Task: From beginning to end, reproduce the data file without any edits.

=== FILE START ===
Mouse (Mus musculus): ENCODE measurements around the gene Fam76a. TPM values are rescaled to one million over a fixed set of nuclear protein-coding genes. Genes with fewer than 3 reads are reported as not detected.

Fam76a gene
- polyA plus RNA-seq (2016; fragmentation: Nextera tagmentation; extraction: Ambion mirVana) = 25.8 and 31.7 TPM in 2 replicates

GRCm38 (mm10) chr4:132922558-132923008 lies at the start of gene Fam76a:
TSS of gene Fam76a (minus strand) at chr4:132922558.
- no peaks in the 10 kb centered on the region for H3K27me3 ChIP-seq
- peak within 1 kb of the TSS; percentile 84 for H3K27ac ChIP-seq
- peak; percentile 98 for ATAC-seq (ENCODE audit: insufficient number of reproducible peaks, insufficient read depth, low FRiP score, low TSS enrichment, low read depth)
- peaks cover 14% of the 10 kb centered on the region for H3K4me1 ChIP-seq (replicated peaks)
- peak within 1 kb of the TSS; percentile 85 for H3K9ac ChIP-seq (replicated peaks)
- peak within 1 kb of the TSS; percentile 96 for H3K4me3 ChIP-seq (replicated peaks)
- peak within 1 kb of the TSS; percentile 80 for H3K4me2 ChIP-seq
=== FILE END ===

Mouse (Mus musculus): ENCODE measurements around the gene Fam76a. TPM values are rescaled to one million over a fixed set of nuclear protein-coding genes. Genes with fewer than 3 reads are reported as not detected.

Fam76a gene
- polyA plus RNA-seq (2016; fragmentation: Nextera tagmentation; extraction: Ambion mirVana) = 25.8 and 31.7 TPM in 2 replicates

GRCm38 (mm10) chr4:132922558-132923008 lies at the start of gene Fam76a:
TSS of gene Fam76a (minus strand) at chr4:132922558.
- no peaks in the 10 kb centered on the region for H3K27me3 ChIP-seq
- peak within 1 kb of the TSS; percentile 84 for H3K27ac ChIP-seq
- peak; percentile 98 for ATAC-seq (ENCODE audit: insufficient number of reproducible peaks, insufficient read depth, low FRiP score, low TSS enrichment, low read depth)
- peaks cover 14% of the 10 kb centered on the region for H3K4me1 ChIP-seq (replicated peaks)
- peak within 1 kb of the TSS; percentile 85 for H3K9ac ChIP-seq (replicated peaks)
- peak within 1 kb of the TSS; percentile 96 for H3K4me3 ChIP-seq (replicated peaks)
- peak within 1 kb of the TSS; percentile 80 for H3K4me2 ChIP-seq